Though the official ‘transfer’ of territories from the British Crown to the Canadian government happened around 1870, the Northwest Territories of Canada boast a rich and cultured history that extends long before, and long after, this event. The ancient tales of the Dene, Inuvialuit, Sahtu, Metis and more breathe life into the tundra, echo in the valleys, and reverberate along the rivers, lakes and landscapes of the Northwest. Similarly, the traditions and stories of modern Canada are now deeply embedded in the soil of the Northwest and these two communities, far from being separate, come together in a cultural exchange that is as warm and inviting as it is fascinating…Read more
It’s fitting that these tales of survival, adventure and extraordinary daring play out on the equally astounding terrain of the NWT. This is a terrain that encourages expedition, encourages you to lose yourself in magnificent nature, to find yourself again, and to tell your tale to communities both near and far. If you immerse yourself in Canada’s Northwest Territories, you’ll slowly begin to realise that not only are there an abundance of phenomena to be found in nature (Northern Lights, midnight suns, ice fogs), but also an abundance of phenomenal stories regarding the inhabitants of this unique landscape.
The Inuvialuit, one of the most prominent First Nations communities in Canada, first came into contact with European communities in the 19th century; though they are known to have thrived for at least 500 years prior. Disease threatened to wipe out this historic community, but through naturally won immunities and strength of will, the Inuvialuit survived and their population continues to grow. Elders continue to pass on their elaborate hunting techniques, unique song and dance and traditions and games such as mak and akimuq.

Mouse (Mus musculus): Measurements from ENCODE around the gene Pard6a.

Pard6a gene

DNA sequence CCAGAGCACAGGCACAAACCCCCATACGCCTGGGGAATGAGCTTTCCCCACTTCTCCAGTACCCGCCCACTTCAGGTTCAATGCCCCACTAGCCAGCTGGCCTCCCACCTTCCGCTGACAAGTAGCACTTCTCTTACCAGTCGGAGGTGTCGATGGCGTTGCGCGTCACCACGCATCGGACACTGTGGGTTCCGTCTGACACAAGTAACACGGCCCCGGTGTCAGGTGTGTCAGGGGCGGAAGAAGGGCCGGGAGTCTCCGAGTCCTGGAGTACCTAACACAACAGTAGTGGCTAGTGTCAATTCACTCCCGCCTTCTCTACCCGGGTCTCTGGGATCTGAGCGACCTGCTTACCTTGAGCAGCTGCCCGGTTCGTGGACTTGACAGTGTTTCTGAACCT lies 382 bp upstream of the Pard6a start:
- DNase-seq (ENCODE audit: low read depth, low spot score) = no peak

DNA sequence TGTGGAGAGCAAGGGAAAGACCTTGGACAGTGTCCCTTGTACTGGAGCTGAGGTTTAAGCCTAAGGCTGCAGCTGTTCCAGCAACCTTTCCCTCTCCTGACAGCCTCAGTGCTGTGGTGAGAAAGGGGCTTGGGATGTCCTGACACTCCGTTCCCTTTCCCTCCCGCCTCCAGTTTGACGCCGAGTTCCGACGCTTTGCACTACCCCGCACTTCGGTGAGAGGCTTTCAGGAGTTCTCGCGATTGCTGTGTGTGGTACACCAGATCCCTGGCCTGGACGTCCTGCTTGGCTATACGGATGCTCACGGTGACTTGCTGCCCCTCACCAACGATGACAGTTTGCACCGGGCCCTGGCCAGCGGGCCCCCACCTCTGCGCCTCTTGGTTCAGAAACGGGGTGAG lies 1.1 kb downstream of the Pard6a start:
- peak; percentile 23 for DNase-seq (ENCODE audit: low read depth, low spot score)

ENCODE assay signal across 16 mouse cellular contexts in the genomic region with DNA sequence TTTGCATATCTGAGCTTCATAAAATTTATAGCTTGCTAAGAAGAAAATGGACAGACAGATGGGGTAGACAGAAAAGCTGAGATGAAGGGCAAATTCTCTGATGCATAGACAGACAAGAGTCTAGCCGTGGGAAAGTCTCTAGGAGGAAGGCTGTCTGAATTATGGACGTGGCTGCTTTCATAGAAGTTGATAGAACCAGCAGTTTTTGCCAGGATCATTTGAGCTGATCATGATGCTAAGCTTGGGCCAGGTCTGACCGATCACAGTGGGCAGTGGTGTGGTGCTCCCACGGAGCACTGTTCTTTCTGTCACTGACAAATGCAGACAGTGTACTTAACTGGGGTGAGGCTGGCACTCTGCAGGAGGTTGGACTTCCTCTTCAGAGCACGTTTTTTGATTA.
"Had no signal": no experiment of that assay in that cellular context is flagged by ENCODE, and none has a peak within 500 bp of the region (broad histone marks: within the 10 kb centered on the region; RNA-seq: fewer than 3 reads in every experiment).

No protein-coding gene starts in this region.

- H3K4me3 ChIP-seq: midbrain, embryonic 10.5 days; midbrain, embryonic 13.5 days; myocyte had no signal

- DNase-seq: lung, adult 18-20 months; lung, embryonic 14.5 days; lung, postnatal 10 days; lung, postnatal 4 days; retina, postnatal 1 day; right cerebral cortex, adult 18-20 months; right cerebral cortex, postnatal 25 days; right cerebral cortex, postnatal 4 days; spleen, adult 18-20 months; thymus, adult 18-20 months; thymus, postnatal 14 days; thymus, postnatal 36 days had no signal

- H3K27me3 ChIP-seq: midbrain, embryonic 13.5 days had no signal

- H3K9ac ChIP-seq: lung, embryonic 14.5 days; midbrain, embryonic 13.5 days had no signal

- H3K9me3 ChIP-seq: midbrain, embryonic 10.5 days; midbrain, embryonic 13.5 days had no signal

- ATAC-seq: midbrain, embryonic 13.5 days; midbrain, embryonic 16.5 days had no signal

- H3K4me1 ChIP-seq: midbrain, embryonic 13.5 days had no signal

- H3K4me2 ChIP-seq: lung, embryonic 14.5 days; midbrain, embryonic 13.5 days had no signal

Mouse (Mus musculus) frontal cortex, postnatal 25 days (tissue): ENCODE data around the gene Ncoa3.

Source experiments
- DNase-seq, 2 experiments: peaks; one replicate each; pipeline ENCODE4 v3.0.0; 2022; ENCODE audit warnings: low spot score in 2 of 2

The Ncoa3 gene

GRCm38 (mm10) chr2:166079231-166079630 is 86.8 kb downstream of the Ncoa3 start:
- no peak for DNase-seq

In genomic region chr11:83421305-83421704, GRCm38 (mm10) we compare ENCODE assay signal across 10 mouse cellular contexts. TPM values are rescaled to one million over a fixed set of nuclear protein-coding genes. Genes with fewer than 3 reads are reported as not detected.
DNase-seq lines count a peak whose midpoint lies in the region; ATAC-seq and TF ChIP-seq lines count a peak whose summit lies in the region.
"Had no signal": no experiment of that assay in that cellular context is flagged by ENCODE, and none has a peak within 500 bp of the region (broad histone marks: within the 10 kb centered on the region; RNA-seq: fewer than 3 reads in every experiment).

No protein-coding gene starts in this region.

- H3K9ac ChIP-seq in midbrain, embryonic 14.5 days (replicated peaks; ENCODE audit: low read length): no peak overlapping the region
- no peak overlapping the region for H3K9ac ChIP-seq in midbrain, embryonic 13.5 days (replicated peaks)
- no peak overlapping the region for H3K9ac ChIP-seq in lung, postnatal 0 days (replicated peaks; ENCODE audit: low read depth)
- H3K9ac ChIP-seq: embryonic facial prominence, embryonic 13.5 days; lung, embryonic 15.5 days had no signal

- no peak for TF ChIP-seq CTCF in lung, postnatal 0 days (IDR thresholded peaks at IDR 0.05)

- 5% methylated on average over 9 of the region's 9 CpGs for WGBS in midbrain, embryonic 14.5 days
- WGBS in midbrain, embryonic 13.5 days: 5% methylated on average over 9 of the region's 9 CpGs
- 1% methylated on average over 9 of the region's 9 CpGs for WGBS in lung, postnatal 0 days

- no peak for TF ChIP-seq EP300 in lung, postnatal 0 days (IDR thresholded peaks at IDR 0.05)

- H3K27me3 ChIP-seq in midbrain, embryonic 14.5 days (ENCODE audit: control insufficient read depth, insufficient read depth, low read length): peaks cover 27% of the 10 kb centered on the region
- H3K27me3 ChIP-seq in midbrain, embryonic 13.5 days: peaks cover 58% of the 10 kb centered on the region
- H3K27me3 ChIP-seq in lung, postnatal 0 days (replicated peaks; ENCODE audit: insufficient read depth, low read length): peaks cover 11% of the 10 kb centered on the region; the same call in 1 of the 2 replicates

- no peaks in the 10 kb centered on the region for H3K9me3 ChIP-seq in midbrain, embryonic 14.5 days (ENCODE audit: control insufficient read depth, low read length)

Such history is complimented by the more recent tales of intrigue that emerge from modern Canada; one of the most fascinating of which is the tale of the ‘mad trapper’. Now an annual festival of celebration, the ‘mad trapper’ Albert Johnson was the subject of one of the 20th century’s wildest manhunts across tundra, mountain and valley.
It’s fitting to end on the ancient Dene tale of Yamǫ́rıa; a name that literally translates to ‘the one who travels’. Yamǫ́rıa is celebrated for being the figure who separated man from the animals but preserved a mutual relationship of respect. He also brought law and stability into the unforgiving landscape and served as an example for utilising, but protecting nature. Yamǫ́rıa is not only a symbol of the rich history and culture of First Nations communities, but he is also an inspiration for modern travellers.
Of course, we can only skim the surface of this deep history. It’s time for you to become the one who travels; to come to the Northwest Territories and write a rough, rugged and unforgettable story of your own.